Granted, back in the days when everybody would go to church on Sunday this building would have been packed, but even though Warrnambool would be considered, at least in my books, a city, the churches still seemed to be much larger than what I would expect in a regional centre. One of the parishioners did tell me that back in 1901 the church burnt down, which gave me an idea of the age of the current building, though he also told me that the building to the side was completed in the mid 1990s, no doubt for administrative functions (though I do note that it does have a crypt, and I would not be one to turn down an office in a crypt – I always love the idea of a church having a crypt, despite the fact that traditionally it was reserved as the burial place for the important members of the community.
Yes, I know, the church is the people and not the building, but I wouldn’t turn down worshipping with a great group of people in a beautiful building – that was the case with one of the churches which I used to regularly attend. These days the two churches that I frequent are in the dinning room of a bible collage and in a building that I suspect was built in the sixties – both are very utilitarian in character. However there was a time when people would build beautiful churches with stained glass windows that would sit as a testament to the faith of the community, and unfortunately those days are now long gone.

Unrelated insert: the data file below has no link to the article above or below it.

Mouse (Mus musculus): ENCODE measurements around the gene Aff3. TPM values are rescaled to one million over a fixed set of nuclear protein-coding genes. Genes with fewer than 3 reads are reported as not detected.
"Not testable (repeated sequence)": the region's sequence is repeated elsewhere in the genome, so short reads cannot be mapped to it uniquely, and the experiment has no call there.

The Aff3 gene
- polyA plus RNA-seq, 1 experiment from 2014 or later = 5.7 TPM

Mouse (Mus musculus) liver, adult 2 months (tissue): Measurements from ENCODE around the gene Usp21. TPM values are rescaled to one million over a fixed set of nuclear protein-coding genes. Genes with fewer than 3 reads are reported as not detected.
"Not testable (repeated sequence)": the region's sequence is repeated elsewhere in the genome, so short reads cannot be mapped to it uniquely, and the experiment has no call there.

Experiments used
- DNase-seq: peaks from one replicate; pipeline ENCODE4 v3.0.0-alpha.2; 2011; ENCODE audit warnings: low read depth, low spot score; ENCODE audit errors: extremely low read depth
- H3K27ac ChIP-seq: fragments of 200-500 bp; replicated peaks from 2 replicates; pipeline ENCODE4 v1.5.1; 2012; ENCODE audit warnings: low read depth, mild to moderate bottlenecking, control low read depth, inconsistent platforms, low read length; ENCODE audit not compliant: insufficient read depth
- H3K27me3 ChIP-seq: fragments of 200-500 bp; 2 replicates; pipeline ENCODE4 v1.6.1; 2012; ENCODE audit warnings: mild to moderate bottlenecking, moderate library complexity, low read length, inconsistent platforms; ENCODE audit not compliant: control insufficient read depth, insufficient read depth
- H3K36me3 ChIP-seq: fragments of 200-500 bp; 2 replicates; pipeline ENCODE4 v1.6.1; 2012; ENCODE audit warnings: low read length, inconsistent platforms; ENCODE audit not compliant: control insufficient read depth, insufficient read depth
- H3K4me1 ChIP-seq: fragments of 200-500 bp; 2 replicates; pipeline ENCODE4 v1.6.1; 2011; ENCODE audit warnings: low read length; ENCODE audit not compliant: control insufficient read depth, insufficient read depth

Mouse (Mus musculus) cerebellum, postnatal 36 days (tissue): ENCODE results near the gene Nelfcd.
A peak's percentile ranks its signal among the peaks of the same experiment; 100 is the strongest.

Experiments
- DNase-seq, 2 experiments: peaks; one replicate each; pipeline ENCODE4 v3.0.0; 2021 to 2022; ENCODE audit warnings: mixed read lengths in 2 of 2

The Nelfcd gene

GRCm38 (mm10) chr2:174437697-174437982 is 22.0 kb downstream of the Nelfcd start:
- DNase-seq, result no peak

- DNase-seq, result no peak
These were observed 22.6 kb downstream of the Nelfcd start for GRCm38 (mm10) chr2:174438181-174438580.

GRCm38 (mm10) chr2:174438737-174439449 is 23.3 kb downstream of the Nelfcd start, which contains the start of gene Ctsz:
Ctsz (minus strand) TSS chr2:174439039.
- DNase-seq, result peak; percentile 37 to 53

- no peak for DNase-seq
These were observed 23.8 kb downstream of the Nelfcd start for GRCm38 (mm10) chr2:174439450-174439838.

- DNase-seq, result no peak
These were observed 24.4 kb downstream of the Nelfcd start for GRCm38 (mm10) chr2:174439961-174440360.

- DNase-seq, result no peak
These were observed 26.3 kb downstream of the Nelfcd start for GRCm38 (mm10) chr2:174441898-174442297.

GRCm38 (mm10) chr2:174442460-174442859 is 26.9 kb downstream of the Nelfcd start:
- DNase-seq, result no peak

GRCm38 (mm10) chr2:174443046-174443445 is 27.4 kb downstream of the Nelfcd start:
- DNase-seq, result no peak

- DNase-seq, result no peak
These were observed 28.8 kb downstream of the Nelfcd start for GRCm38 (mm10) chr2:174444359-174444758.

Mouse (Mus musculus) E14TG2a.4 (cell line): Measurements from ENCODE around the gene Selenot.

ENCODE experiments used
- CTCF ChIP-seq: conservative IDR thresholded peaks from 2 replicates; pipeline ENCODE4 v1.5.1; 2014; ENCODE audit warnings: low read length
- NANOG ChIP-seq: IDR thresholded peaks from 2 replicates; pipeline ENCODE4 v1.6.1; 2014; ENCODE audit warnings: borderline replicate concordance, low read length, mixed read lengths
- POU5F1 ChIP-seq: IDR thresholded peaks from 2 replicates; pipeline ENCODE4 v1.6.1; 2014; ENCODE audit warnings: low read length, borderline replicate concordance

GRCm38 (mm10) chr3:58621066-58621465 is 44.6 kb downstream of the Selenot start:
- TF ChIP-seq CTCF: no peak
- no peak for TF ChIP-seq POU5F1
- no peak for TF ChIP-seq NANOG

Mind you, I was a little surprised to discover that this was the Warrnambool Presbyterian Church (probably because the Presbyterian church I attend is a rather small building). Not only is it a building that reminds me of the church buildings in England, but it is also quite large and visible from most parts of the town centre.
This is where you can find the church
Having regularly attended a Presbyterian Church for the past two and a half years, and also visiting a couple of others, I have come to trust that this is the type of church that I will know what I am going to get when I walk in through the door. They are socially conservative, and are generally quite traditional in their worship, which is what I have grown up with attending the Anglican church. While there is nothing necessarily wrong with the Pentecostal church, I have never felt comfortable with their worship style, and other churches you never know whether you are going to get teaching from the Bible, some feel-good sermon which is more suited to a motivational seminar, or some bible-thumping fundamentalist preacher condemning everybody to hell.
Warrnambool Presbyterian is now the forth Presbyterian Church that I have visited, and I can probably say that what you see is what you get. It is not a dying church either, since it has three full time pastoral staff, two Sunday Services, and numerous support ministries throughout the week. Okay, I ended up going to the morning service where you generally find the families and the elderly (and since it was a five hour drive back to Melbourne, and I wanted to get there at reasonable time, I was not able to attend the 5:00 pm service). Also, it was the Easter Weekend so there were a few holiday makers present as well (and sometimes I wander whether people simply pick a random church to visit when they are on holidays – or even during Easter and Christmas).